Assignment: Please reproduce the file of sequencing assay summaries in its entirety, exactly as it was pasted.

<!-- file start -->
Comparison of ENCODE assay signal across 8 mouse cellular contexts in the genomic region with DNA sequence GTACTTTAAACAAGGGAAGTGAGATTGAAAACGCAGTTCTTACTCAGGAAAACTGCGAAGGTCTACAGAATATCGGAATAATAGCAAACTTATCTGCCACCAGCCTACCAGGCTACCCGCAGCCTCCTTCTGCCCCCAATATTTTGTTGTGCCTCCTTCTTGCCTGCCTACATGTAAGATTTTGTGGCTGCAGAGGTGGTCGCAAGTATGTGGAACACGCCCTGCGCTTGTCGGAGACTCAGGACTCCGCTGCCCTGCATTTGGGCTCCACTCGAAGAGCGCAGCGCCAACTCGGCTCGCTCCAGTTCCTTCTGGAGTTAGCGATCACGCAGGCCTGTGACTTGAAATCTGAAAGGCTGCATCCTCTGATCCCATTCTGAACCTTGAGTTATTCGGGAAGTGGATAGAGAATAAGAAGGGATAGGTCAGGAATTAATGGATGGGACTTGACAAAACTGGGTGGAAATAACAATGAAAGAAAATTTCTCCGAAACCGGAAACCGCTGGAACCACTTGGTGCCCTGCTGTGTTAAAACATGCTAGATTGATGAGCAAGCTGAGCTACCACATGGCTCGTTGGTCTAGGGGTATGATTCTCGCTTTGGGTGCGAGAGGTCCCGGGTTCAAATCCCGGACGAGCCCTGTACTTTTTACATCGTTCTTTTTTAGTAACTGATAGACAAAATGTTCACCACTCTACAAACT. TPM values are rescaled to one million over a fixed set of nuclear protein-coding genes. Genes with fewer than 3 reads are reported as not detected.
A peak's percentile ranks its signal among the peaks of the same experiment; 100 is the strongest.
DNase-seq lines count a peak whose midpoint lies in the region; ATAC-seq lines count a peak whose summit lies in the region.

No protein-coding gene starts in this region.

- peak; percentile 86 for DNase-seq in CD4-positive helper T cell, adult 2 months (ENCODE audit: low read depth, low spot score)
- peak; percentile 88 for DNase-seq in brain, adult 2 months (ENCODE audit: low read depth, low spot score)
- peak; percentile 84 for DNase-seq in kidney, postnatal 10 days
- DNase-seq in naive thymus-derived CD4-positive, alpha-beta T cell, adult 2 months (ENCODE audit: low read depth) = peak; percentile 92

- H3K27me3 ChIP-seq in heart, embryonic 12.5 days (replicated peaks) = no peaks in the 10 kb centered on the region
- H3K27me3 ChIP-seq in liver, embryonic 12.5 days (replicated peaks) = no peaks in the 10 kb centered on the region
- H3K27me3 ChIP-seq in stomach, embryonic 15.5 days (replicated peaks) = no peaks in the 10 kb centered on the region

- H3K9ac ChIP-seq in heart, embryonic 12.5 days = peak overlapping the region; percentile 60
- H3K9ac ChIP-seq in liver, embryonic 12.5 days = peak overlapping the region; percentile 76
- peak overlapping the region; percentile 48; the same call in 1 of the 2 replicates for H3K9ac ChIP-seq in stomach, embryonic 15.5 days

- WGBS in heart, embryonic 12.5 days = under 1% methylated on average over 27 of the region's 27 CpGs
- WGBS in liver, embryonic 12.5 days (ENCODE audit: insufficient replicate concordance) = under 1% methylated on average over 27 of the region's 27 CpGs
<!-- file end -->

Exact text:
Comparison of ENCODE assay signal across 8 mouse cellular contexts in the genomic region with DNA sequence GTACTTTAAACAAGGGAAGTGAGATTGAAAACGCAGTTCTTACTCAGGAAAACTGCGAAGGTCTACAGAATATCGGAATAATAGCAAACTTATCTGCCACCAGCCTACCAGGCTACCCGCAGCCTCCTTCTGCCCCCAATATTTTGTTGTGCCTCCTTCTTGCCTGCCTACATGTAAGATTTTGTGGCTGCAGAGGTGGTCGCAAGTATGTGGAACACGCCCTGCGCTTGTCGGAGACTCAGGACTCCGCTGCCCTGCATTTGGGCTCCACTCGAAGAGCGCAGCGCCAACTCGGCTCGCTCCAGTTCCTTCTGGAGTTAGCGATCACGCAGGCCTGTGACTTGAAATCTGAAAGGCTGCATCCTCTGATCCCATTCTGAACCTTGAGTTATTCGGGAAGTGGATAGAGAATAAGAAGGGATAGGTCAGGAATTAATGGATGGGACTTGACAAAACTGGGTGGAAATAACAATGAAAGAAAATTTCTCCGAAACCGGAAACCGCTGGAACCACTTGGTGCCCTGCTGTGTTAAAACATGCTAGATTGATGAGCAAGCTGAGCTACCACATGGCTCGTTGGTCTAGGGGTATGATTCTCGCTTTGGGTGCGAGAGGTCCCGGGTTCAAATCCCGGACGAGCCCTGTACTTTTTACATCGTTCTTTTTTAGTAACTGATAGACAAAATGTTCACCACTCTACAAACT. TPM values are rescaled to one million over a fixed set of nuclear protein-coding genes. Genes with fewer than 3 reads are reported as not detected.
A peak's percentile ranks its signal among the peaks of the same experiment; 100 is the strongest.
DNase-seq lines count a peak whose midpoint lies in the region; ATAC-seq lines count a peak whose summit lies in the region.

No protein-coding gene starts in this region.

- peak; percentile 86 for DNase-seq in CD4-positive helper T cell, adult 2 months (ENCODE audit: low read depth, low spot score)
- peak; percentile 88 for DNase-seq in brain, adult 2 months (ENCODE audit: low read depth, low spot score)
- peak; percentile 84 for DNase-seq in kidney, postnatal 10 days
- DNase-seq in naive thymus-derived CD4-positive, alpha-beta T cell, adult 2 months (ENCODE audit: low read depth) = peak; percentile 92

- H3K27me3 ChIP-seq in heart, embryonic 12.5 days (replicated peaks) = no peaks in the 10 kb centered on the region
- H3K27me3 ChIP-seq in liver, embryonic 12.5 days (replicated peaks) = no peaks in the 10 kb centered on the region
- H3K27me3 ChIP-seq in stomach, embryonic 15.5 days (replicated peaks) = no peaks in the 10 kb centered on the region

- H3K9ac ChIP-seq in heart, embryonic 12.5 days = peak overlapping the region; percentile 60
- H3K9ac ChIP-seq in liver, embryonic 12.5 days = peak overlapping the region; percentile 76
- peak overlapping the region; percentile 48; the same call in 1 of the 2 replicates for H3K9ac ChIP-seq in stomach, embryonic 15.5 days

- WGBS in heart, embryonic 12.5 days = under 1% methylated on average over 27 of the region's 27 CpGs
- WGBS in liver, embryonic 12.5 days (ENCODE audit: insufficient replicate concordance) = under 1% methylated on average over 27 of the region's 27 CpGs